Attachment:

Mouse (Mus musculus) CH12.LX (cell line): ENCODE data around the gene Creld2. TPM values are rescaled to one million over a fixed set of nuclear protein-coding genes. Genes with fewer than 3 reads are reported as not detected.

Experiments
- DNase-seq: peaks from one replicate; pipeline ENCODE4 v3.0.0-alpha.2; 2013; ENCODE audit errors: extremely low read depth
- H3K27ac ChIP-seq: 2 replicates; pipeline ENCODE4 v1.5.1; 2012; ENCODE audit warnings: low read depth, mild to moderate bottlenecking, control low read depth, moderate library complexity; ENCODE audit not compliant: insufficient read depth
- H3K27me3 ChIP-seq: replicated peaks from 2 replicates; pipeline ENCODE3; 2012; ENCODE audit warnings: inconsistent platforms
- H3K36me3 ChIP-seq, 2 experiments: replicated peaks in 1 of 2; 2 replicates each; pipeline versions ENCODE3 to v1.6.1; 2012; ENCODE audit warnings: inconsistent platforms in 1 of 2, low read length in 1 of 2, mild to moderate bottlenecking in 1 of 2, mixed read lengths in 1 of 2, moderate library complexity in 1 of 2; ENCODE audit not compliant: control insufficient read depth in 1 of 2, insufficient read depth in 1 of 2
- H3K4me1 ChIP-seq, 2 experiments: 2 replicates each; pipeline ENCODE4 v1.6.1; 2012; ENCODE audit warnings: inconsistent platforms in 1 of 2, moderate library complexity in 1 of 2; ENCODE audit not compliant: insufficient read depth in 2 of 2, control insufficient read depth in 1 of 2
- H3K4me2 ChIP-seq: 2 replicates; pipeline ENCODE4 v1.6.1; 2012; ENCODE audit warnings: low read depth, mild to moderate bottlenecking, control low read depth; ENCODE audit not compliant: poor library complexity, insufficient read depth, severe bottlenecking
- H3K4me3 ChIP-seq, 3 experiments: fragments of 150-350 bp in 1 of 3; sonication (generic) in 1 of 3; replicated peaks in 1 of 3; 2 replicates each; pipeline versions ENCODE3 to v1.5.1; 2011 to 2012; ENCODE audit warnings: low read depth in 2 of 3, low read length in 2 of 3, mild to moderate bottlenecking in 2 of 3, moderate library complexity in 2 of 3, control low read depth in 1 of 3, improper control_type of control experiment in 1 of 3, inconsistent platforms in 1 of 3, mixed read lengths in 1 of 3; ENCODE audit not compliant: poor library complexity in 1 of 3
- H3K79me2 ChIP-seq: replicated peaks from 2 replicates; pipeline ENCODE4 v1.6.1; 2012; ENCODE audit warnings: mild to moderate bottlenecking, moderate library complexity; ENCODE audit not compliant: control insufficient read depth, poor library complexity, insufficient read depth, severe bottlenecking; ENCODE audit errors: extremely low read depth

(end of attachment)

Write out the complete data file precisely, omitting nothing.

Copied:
Mouse (Mus musculus) CH12.LX (cell line): ENCODE data around the gene Creld2. TPM values are rescaled to one million over a fixed set of nuclear protein-coding genes. Genes with fewer than 3 reads are reported as not detected.

Experiments
- DNase-seq: peaks from one replicate; pipeline ENCODE4 v3.0.0-alpha.2; 2013; ENCODE audit errors: extremely low read depth
- H3K27ac ChIP-seq: 2 replicates; pipeline ENCODE4 v1.5.1; 2012; ENCODE audit warnings: low read depth, mild to moderate bottlenecking, control low read depth, moderate library complexity; ENCODE audit not compliant: insufficient read depth
- H3K27me3 ChIP-seq: replicated peaks from 2 replicates; pipeline ENCODE3; 2012; ENCODE audit warnings: inconsistent platforms
- H3K36me3 ChIP-seq, 2 experiments: replicated peaks in 1 of 2; 2 replicates each; pipeline versions ENCODE3 to v1.6.1; 2012; ENCODE audit warnings: inconsistent platforms in 1 of 2, low read length in 1 of 2, mild to moderate bottlenecking in 1 of 2, mixed read lengths in 1 of 2, moderate library complexity in 1 of 2; ENCODE audit not compliant: control insufficient read depth in 1 of 2, insufficient read depth in 1 of 2
- H3K4me1 ChIP-seq, 2 experiments: 2 replicates each; pipeline ENCODE4 v1.6.1; 2012; ENCODE audit warnings: inconsistent platforms in 1 of 2, moderate library complexity in 1 of 2; ENCODE audit not compliant: insufficient read depth in 2 of 2, control insufficient read depth in 1 of 2
- H3K4me2 ChIP-seq: 2 replicates; pipeline ENCODE4 v1.6.1; 2012; ENCODE audit warnings: low read depth, mild to moderate bottlenecking, control low read depth; ENCODE audit not compliant: poor library complexity, insufficient read depth, severe bottlenecking
- H3K4me3 ChIP-seq, 3 experiments: fragments of 150-350 bp in 1 of 3; sonication (generic) in 1 of 3; replicated peaks in 1 of 3; 2 replicates each; pipeline versions ENCODE3 to v1.5.1; 2011 to 2012; ENCODE audit warnings: low read depth in 2 of 3, low read length in 2 of 3, mild to moderate bottlenecking in 2 of 3, moderate library complexity in 2 of 3, control low read depth in 1 of 3, improper control_type of control experiment in 1 of 3, inconsistent platforms in 1 of 3, mixed read lengths in 1 of 3; ENCODE audit not compliant: poor library complexity in 1 of 3
- H3K79me2 ChIP-seq: replicated peaks from 2 replicates; pipeline ENCODE4 v1.6.1; 2012; ENCODE audit warnings: mild to moderate bottlenecking, moderate library complexity; ENCODE audit not compliant: control insufficient read depth, poor library complexity, insufficient read depth, severe bottlenecking; ENCODE audit errors: extremely low read depth